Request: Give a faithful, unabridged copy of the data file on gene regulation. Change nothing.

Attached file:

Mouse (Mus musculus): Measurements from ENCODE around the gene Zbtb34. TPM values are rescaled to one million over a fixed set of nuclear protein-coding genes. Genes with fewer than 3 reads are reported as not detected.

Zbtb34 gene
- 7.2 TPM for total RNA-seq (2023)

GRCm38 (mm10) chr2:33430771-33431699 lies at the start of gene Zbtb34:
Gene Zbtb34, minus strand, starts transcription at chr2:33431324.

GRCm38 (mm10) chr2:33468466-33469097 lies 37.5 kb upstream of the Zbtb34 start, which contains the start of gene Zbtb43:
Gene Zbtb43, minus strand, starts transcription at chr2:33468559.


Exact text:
Mouse (Mus musculus): Measurements from ENCODE around the gene Zbtb34. TPM values are rescaled to one million over a fixed set of nuclear protein-coding genes. Genes with fewer than 3 reads are reported as not detected.

Zbtb34 gene
- 7.2 TPM for total RNA-seq (2023)

GRCm38 (mm10) chr2:33430771-33431699 lies at the start of gene Zbtb34:
Gene Zbtb34, minus strand, starts transcription at chr2:33431324.

GRCm38 (mm10) chr2:33468466-33469097 lies 37.5 kb upstream of the Zbtb34 start, which contains the start of gene Zbtb43:
Gene Zbtb43, minus strand, starts transcription at chr2:33468559.